How To Overcome Emotional Pain In A Healthy Way

Time is all you need for your emotional pain to heal. In the meantime, make sure that you don't allow your pain to hurt others.
How To Overcome Emotional Pain In A Healthy Way
Valeria Sabater

Written and verified by psychologist Valeria Sabater.

Last update: 27 May, 2022

Your emotional pain is a deeply complex matter that needs to heal gradually. You must try to balance your emotions and inner peace to face each day with strength and optimism.

While it’s true that we all go through times of personal difficulties, we should never look for someone to blame. Avoid hurting others or projecting your pain.

Sometimes though, we just can’t help it. There are stages of depression where pessimism gets translated into anger and apathy to the point of blaming others for our problems and disease.

What we need most is support, help, and above all, the understanding that we are our own emotional architects. Face your darkness without hurting other people and take control of your emotions to restore your tranquility and calmness.

We’d like to invite you to reflect on this topic with us today.

Emotional pain – a wall to break down

Maybe you’ve heard something along the lines of, “the only thing that can make a bitter person even more bitter is not being able to spread their bitterness to others.”

We all know what it’s like to have to spend time with someone who can’t stop themselves from wanting to unload their negativity and gloom. But what is obvious is that this person is in pain.

Your pain is as valid as anyone else’s. At some point, we’ve all spread a cloud of darkness around ourselves and those close to us when experiencing personal difficulties.

Emotional pain is really important to think about.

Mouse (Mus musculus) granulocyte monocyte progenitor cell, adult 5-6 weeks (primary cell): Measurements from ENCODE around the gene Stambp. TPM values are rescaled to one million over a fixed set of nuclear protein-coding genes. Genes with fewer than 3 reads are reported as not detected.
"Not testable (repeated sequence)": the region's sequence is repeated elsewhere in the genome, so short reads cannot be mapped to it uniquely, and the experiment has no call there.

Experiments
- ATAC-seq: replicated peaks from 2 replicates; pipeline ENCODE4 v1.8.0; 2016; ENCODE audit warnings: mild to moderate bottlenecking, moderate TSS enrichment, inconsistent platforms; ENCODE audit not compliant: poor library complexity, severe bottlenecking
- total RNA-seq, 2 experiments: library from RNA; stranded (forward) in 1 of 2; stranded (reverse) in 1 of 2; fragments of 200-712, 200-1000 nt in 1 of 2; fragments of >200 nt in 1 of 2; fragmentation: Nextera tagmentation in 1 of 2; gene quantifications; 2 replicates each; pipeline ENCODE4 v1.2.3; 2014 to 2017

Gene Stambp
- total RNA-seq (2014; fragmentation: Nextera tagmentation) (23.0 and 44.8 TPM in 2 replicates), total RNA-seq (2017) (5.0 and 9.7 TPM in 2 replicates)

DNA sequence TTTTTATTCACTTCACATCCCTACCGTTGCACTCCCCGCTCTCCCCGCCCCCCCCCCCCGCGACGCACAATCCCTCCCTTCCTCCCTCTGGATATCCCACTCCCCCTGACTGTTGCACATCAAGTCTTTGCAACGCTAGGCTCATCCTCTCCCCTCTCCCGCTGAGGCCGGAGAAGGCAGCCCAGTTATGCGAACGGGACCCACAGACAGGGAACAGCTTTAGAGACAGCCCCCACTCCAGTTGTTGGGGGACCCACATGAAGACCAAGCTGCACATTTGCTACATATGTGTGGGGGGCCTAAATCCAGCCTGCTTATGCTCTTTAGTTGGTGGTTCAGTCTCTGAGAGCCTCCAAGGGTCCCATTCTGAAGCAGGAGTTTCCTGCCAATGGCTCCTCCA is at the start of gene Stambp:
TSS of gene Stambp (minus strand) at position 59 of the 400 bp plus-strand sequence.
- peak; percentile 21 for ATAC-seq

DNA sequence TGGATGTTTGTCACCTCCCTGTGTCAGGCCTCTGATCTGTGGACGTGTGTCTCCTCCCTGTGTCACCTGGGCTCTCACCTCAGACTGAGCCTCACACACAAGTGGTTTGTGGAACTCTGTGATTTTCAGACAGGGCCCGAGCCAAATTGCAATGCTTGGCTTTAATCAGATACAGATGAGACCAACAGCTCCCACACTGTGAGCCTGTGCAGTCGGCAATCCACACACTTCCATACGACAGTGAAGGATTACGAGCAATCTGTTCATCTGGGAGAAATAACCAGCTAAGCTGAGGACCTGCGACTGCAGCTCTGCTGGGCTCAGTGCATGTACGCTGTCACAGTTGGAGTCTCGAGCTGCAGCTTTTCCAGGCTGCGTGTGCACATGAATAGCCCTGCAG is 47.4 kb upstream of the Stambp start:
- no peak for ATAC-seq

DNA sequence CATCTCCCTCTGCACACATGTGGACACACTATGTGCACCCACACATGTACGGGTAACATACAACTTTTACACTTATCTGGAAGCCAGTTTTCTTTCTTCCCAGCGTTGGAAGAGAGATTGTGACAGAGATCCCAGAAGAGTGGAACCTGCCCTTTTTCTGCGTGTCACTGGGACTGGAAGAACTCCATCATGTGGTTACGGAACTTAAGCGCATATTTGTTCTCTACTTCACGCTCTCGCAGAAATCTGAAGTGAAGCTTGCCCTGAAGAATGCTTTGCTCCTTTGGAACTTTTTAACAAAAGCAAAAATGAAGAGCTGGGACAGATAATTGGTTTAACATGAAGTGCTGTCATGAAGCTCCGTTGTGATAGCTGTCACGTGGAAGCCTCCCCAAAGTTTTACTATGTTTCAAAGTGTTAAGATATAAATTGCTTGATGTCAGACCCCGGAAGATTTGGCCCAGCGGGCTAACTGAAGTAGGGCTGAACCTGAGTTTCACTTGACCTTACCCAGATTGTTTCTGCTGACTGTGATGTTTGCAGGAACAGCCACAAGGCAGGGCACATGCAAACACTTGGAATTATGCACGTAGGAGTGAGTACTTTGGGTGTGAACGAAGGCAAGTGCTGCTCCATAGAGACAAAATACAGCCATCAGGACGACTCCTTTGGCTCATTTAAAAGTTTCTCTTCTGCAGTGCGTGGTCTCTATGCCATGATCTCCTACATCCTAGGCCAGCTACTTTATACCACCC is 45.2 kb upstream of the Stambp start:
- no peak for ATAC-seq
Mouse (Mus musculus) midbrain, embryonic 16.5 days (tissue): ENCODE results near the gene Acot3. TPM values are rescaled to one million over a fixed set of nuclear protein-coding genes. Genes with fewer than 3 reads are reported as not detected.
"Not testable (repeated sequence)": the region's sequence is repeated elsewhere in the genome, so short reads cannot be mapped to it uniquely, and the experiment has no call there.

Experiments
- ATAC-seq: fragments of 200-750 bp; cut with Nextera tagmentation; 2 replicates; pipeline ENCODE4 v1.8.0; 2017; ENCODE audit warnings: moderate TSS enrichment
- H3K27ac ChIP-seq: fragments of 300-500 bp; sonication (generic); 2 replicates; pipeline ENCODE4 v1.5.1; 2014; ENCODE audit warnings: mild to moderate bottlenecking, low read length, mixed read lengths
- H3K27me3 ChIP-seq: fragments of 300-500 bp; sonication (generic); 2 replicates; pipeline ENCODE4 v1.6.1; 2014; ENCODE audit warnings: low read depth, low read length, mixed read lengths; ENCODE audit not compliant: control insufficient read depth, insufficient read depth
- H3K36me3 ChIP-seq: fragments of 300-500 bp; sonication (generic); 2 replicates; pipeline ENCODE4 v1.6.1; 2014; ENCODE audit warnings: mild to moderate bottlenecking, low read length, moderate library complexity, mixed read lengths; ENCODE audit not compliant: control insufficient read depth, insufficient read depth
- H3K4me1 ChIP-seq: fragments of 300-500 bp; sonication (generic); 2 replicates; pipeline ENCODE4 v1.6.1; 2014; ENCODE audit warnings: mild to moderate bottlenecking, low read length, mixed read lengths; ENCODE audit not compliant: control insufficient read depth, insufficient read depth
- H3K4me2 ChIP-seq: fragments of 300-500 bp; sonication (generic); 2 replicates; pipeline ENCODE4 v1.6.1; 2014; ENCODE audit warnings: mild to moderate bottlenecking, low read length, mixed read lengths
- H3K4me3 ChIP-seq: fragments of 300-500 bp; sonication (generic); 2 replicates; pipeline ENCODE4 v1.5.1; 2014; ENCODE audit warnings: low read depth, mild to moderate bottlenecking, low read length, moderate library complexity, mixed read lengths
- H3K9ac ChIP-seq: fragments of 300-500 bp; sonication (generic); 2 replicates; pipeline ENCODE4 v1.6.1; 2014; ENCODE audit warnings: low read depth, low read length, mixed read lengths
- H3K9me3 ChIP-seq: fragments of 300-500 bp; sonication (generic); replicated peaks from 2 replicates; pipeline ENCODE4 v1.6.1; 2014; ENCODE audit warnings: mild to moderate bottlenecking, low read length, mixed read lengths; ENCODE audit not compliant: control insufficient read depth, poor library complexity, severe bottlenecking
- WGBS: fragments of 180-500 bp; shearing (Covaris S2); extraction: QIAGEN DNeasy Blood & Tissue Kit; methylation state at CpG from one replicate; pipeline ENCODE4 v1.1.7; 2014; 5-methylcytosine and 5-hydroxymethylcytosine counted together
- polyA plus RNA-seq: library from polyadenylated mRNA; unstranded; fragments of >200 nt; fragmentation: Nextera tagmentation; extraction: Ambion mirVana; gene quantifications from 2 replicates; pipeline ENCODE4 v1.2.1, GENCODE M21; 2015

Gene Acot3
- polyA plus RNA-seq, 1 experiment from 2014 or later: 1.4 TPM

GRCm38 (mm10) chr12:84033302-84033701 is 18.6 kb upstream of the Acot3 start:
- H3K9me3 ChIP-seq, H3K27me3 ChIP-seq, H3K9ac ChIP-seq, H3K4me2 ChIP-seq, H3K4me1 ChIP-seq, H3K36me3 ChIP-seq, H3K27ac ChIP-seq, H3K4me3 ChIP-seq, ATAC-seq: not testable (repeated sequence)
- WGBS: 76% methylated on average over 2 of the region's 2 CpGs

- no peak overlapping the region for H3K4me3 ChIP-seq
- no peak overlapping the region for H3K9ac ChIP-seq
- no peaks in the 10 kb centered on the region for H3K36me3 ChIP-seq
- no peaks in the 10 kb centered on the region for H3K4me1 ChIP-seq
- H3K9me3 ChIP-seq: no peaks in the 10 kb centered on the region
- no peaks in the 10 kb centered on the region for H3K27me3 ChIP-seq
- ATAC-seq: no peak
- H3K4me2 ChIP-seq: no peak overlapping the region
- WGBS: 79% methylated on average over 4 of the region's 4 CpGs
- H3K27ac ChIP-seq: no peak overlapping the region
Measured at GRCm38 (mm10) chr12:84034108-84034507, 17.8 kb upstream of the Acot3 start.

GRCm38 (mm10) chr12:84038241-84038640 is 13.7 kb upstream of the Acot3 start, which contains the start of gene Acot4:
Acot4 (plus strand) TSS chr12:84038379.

Building walls around your pain

Emotional intelligence is vital in these situations. We all fall down, we all experience disappointment and betrayal. When someone hurts us, what we feel most is anger.

  • This anger slowly channels itself into sadness and emotional exhaustion. People in this anger phase are always looking to blame someone.
  • Everybody faces situations like these. Some people are more adept at managing their pain, while others have a harder time.
  • People put up walls to protect themselves and even use these walls to attack others.


Recognizing emotions to better control them

The art of being bitter is relatively common these days. We stop setting our emotional freedom, objectivity, and taking care of ourselves as priorities.

  • Emotional freedom is the ability to put feelings into words, talk about what’s bothering us and what hurts. By hiding these negative emotions, we’re like a ticking time bomb, just waiting to explode.
  • Objectivity is the ability to let go of hatred, bitterness, and other negative emotions that take us captive and cause further harm.
  • We all know that pain, at times, takes on a concrete form, but in order to be free, we need to forgive and move on.
  • Taking care of yourself isn’t selfish. On the contrary, it’s a fine art that fosters a good internal dialogue, allowing us to listen to our needs, identify fears, unhealed wounds, and worries.
  • When we take proper care of ourselves, it strengthens our self-esteem and our inner well-being is projected onto those around us.

Time heals all wounds

Never hold onto your emotional pain or harbor hatred. It’s not worth it because negative emotions don’t heal, they can actually make us sick.

  • Holding onto resentment never does any good for anyone. So when you’re going through a hard time, be extra conscious of the words and gestures you use with those around you. Without realizing it, you could be alienating people.
  • On the other hand, those close to us also need to support us, be intuitive, and empathetic toward our personal realities.
  • We need to be able to accept their help and view them as a source of strength and understanding.


Time heals, but we also need to keep in mind that we won’t forget. The wounds will remain in our memories, but they can be recalled without feeling pain.

This text is provided for informational purposes only and does not replace consultation with a professional. If in doubt, consult your specialist.